1. More compliments to Kellee’s list – Kellee and I each wrote our top five list separately. After much debate, I came to my final five. When I logged on to add to Kellee’s post, we BOTH had Jo Knowles and Kate Messner. I would just like to add my accolades to these two women. They do so much for education and young adult literature. I continually see Kate’s name in various journal articles promoting education, reading, and teachers in general. She is wonderful human being and incredibly generous. Jo does great work regarding censorship and speaks out for the freedom to read. She is a very kind soul and does so much for students and teachers. Teachers are always talking about how much they appreciate her support of their classrooms.
2. Ruta Sepetys – Last year, I was honored to meet Ruta Sepetys at the ALAN Workshop. I can confidently say that she is one of the nicest people I have ever met. When I sat down at her table for dinner, she talked to every person individually, asking them about their passions and urging them to pursue their dreams. She has written Between Shades of Gray and Out of the Easy, two phenomenal historical fiction novels. Ruta works to promote the voices that are unheard. She spreads the love of historical fiction–urging people to discover their history and ancestors. There are many great historical fiction authors, but what I like most about Ruta Sepetys is how I can give her books to ANY student in my classroom and know they will love them. She truly makes historical fiction accessible. I will pre-order any book she writes because I know each one will be an unforgettable adventure.
3. Matt de la Pena – I debated not including Matt on this list because I think many people are aware of how amazing he is. I couldn’t help but include him on this list, though, because I think he is doing such great things in the field of young adult literature. If you have a boy in your classroom who doesn’t enjoy reading, give him one of Matt’s books. He does such a great job depicting the truth, and I have found my teens really connect with his characters. At the ALAN workshop a few years ago, I mentioned to Matt how much his books connected with some of my students who I worried were at risk of dropping out. They were so excited for me to talk with him at the conference. Matt asked me to send the names of the students I was worried about, including a short description of each of them. He personalized a book for each of these students, writing a different note to each student, encouraging them to stay in school. Every single one of those students graduated high school. Thanks, Matt.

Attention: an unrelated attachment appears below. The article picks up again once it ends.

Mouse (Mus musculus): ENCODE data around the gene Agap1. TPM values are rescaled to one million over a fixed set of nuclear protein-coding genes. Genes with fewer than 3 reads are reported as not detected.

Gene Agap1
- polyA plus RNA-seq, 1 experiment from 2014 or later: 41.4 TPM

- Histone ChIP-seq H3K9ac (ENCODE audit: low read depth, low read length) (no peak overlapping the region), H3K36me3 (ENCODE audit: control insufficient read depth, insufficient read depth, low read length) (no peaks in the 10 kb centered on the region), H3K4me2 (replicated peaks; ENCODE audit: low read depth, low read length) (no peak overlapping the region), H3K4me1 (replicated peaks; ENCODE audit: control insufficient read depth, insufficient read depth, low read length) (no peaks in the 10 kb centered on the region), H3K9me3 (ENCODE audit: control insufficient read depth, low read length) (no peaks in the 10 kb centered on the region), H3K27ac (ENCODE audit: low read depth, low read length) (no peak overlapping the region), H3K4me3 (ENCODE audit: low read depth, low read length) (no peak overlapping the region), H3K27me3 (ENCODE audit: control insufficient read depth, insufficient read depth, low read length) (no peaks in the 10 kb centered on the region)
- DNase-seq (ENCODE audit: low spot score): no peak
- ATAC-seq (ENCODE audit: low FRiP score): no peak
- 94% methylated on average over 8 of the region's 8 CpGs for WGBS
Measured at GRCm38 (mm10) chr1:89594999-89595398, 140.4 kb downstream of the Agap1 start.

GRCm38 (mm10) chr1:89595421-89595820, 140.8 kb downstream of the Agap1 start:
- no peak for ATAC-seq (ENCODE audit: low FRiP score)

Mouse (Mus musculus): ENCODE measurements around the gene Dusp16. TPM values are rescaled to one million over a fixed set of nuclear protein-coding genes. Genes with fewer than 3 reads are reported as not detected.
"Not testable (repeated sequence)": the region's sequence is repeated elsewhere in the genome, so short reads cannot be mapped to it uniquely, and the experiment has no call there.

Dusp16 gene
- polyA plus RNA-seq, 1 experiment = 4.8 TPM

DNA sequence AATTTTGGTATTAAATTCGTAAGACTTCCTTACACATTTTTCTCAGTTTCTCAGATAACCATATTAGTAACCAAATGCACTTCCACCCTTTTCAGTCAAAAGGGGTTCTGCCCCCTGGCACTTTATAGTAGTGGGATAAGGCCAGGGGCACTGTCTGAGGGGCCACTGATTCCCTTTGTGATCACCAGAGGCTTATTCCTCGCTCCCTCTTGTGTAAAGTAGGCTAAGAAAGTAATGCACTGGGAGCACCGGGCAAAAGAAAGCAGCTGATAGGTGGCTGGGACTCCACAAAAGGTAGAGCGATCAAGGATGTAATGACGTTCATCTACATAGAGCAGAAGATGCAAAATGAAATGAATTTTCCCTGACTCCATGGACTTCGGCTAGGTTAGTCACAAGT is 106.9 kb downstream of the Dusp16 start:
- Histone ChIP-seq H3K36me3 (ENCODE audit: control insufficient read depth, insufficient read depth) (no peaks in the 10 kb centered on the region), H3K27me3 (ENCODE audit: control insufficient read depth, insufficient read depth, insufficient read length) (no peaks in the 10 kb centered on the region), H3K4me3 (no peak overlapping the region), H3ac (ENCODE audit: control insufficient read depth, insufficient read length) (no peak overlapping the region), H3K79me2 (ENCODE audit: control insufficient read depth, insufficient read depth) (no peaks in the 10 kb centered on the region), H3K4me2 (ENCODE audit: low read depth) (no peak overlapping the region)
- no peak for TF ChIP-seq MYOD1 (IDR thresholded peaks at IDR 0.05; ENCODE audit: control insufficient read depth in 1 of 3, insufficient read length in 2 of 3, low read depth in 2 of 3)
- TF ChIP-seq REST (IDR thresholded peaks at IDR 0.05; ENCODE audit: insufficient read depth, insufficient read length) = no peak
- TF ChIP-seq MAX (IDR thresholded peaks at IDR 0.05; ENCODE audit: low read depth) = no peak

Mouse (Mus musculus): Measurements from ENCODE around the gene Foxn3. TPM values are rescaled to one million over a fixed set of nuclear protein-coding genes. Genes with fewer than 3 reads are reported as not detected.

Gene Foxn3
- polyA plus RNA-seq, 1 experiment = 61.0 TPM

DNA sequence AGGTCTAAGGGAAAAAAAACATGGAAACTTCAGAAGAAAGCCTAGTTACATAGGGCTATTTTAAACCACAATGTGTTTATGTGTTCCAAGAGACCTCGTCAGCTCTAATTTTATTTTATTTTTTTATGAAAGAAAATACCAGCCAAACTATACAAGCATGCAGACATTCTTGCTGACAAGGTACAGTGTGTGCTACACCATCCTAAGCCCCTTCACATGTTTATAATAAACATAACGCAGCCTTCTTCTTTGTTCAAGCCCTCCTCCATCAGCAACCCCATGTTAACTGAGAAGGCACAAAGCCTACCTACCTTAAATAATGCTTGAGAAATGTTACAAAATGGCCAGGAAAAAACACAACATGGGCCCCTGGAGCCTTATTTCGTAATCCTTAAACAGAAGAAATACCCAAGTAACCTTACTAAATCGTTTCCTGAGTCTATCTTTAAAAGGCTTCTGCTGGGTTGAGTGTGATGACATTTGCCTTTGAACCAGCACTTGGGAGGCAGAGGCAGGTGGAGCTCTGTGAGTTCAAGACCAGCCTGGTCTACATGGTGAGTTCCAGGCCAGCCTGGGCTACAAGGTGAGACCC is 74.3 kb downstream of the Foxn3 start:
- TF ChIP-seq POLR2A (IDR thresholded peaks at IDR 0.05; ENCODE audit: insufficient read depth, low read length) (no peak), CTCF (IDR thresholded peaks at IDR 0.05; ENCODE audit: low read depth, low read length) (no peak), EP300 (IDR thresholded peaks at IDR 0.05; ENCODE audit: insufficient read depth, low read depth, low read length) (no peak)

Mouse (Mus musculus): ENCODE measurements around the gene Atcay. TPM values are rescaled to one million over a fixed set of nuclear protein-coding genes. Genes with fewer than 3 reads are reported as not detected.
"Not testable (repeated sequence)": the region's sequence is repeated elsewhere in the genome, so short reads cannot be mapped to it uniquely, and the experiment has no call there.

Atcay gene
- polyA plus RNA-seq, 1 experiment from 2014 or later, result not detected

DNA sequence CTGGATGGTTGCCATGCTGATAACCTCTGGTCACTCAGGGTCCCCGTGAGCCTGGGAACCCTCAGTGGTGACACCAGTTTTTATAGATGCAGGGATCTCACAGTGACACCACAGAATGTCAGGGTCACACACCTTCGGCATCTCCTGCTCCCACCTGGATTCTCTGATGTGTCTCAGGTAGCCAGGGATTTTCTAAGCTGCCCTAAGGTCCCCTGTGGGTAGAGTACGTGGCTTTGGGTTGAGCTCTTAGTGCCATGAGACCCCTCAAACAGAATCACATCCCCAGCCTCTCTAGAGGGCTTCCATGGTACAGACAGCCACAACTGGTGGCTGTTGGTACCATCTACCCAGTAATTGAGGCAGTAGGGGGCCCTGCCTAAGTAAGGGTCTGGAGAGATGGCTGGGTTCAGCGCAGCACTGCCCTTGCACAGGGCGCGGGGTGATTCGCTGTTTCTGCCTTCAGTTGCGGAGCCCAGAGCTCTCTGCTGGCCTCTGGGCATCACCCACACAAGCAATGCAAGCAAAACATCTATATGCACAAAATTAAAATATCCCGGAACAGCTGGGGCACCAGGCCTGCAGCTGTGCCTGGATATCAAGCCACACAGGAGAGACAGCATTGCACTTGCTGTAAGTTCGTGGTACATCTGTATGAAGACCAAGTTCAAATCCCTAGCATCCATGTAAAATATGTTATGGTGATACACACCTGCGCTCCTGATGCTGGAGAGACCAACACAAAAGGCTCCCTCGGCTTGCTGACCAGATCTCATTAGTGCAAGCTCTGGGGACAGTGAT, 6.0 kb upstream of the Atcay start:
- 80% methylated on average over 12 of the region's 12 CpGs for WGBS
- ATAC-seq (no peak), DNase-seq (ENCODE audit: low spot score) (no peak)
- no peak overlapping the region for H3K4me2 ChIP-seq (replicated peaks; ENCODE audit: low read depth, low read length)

4. Kevin Brooks – I rarely hear teachers talking about Kevin Brooks. Why the heck not? I have multiple copies of all of his books in my classroom because they are excellent for reluctant readers. I love reading aloud segments of Being and The Road of the Dead, in particular. Whenever students finish Kevin Brooks’ books, they always recommend them to their peers. His books constantly flow off my bookshelves, and they are the most worn of any of the books on the shelves. Many of the books have a mystery element to them, and I find that, in general, kids love reading a good mystery. If you have many reluctant readers, get a few copies of Kevin Brooks’ books, and you won’t be sorry.
5. Kristin Cashore – Okay, okay. You probably know about her. She gets a lot of recognition in the YAL world. But why, oh why, doesn’t the whole world know about Kristin Cashore? Some of you may argue with this, but I think she is more talented than any other fantasy writer out there. (I should probably duck my head to avoid the Quidditch balls.) This woman is a genius. I would pay good money to spend a day inside her head. Her world-building is phenomenal. I have seen her speak a few times and I was amazed at her writing process. My only regret is that Kristin doesn’t produce books fast enough. When I remember hearing about how she has created maps and languages to understand characters, this makes sense. But please, Kristin, publish another book soon. I will be the first in line to buy it.
Which authors do you think deserve more recognition?